Is pro wrestling coming back? An even better question is: where did it even go? Did it go anywhere after all? The stigma that sticks upon professional wrestling is a rotten and odorous parasite that ceases to give up life. Wrestling it seems from the outset was doomed.
Doomed to be the bastard child of the entertainment industry and complete blacklister of the entertainment realm. As much as wrestling gets big every so often, at the end of the day the non-wrestling fans fart at it. They see the glitz and the pageantry that accompanies this medium that they totally ignore the incredible feats of athleticism happening inside the ropes. With the recent direction that WWE has gone, the inarguable leader of the industry, it seems that wrestling is quite slowly progressing. For some they may scoff and go “Bah, this wrestling stuff again?!” but to me it’s been an art that has transcended generations and tragedies.
For me wrestling’s always been a part of my life. From the beginning of my memories as a child, wrestling was a big part of those. The days of being 8 and ravaging Mankind action figures with our aluminum baseball bats. How we’d just squeal in immature glee as the plastic appendages flew every which way. Of course now we all look stupid, seeing the same figures sold for hundreds of dollars. Even memories of sneaking in the backyard of the neighbor’s house to read WWF Magazine’s Swimsuit issues with Sunny and Sable (oh the 90‘s..).
Today’s wrestling landscape is both bittersweet and incredibly exciting. Everyday it seems a new star emerges from the internet independent wrestling realm to make all of us wrestling fans think about what could be. Also however, a star of the present is pushed downward on the card in favor of perhaps a more redundant and bland name. As the years have gone by I’ve sadly comprehended this fiendish practice of doing business in wrestling, simply “it is what it is” as a lot of the personalities say. For the wrestler, it’s about drawing money even if it means tarnishing your own personal image in the process. Countless times this has occurred and almost every situation finds the subject in a big money angle. Wrestling is the art of perception but also the art of deception. This to me is the biggest lost art, guys today don’t try and deceive. To many they have the belief that the business has already been exposed so much, why fight the trend? As logical as that may seem, to me it’s a challenge. A challenge in my mind WWE has taken into account.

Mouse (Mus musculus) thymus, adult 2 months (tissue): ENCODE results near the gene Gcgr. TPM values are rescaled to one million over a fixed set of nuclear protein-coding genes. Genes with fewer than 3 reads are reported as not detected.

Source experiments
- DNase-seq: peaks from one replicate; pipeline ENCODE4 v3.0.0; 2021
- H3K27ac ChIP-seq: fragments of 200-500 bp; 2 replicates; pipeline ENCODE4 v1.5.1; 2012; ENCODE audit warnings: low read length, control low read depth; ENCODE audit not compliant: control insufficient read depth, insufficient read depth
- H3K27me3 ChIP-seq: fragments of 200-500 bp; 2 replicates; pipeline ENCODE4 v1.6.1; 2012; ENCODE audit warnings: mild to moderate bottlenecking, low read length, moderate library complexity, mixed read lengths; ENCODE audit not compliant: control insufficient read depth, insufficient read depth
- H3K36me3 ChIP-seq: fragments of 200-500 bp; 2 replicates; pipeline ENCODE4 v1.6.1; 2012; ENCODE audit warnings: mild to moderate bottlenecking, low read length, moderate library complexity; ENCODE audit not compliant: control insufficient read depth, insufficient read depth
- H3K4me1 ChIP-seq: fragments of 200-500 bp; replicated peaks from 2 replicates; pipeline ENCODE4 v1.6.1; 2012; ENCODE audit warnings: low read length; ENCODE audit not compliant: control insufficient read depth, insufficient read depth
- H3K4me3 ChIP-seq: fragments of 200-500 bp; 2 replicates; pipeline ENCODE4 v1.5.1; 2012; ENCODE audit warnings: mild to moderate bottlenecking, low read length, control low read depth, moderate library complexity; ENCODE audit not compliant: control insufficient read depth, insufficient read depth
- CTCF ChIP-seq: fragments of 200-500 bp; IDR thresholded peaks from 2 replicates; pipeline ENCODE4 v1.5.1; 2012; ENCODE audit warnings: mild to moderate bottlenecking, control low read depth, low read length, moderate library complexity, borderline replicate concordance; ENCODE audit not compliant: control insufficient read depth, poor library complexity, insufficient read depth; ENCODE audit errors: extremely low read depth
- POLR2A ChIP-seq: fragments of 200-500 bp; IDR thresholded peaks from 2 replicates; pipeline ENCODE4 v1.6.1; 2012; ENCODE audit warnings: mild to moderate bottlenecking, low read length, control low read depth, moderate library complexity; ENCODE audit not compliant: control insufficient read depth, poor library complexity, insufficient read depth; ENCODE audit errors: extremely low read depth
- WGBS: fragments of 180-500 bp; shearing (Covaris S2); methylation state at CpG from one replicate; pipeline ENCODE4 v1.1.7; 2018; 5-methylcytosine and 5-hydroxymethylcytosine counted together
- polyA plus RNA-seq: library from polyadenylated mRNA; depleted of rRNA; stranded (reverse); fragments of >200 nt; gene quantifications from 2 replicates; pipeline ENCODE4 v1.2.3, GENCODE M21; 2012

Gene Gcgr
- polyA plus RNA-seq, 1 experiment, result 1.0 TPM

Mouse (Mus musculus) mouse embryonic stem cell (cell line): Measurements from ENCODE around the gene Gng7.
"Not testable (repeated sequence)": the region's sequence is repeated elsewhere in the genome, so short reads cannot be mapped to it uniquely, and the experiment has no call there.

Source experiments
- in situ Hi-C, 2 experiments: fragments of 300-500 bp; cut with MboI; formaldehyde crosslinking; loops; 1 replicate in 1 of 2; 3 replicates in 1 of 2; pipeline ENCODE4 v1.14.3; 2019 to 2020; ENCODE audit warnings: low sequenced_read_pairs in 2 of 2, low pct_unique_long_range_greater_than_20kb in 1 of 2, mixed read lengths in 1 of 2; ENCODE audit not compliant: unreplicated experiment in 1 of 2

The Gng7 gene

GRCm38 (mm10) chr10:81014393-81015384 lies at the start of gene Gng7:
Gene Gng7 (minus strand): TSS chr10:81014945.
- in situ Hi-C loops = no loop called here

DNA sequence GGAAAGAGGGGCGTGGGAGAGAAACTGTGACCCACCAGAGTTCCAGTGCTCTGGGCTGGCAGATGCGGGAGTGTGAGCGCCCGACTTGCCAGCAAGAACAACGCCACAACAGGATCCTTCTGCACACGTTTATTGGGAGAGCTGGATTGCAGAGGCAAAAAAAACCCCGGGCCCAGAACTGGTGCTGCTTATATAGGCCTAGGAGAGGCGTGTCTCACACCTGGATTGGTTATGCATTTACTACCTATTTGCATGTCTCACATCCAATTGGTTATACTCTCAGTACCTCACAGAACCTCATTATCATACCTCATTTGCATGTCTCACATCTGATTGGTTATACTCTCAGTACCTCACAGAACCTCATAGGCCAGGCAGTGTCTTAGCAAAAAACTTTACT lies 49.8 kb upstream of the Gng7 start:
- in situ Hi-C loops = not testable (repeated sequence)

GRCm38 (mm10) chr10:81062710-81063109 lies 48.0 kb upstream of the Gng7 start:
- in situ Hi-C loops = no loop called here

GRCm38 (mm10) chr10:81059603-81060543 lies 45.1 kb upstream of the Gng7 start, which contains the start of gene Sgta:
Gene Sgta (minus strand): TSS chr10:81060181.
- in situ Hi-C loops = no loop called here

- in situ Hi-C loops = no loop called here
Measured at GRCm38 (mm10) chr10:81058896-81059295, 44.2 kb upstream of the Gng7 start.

Kevin Nash’s appearance at SummerSlam 2011 and the subsequent RAW the next night is a prime example of this. In just 5 seconds, the art of deception returned in mainstream wrestling. As much as TNA has tried for years to pull of the successful worked shoot, WWE did two in two months. Undoubtedly, the CM Punk/ John Cena story line leading into SummerSlam is easily the most compelling wrestling TV of the year hands down however Nash’s attack on Punk has potential to rival that piece of business. I give the haters this much, Kevin Nash IS old news. The last time Kevin Nash was booked as a credible, big money main eventer was 2003 however we’ve seen WWE make stars out of the most unlikely of individuals (Ultimate Warrior anyone?). For me it’s a great mix of everything, a strong technical worker to carry the work rate in Punk, two amazing mic men and a story that is easy to relate to. Punk notices that his employer and his friends are beginning to do shady things to him and he doesn’t like it therefore he retaliates. It’s simple good against bad, but done in a modern way. I’m a fan and yes, I do admit that tomorrow WWE could completely shit all over this idea but until then, I remain interested and watching.
As for TNA, I threw in the towel. I know, I know the age old wrestling credo of never say never but to me this is a lost cause product. Weekly it shifts from one extreme to the next, a guy turning good or bad seemingly at the drop of a dime and finishes to matches that just completely water down any strong story that led up to it. From Jeff Jarrett blatantly making fun of Mexicans to Sting walking around doing his worst Heath Ledger impression, it’s like National Lampoon’s Wrestling Company.
I commend TNA for trying but really, to me it’s a lost cause. I hate dogging TNA when so many of my favorite guys work there from the Machine Guns to Samoa Joe and AJ Styles but I can’t ignore it. So simply, instead of spend a whole article talking shit on TNA, instead a fraction…sue me, I’d rather just be blissfully ignorant to the going ons of Total Nonstop Action Wrestling.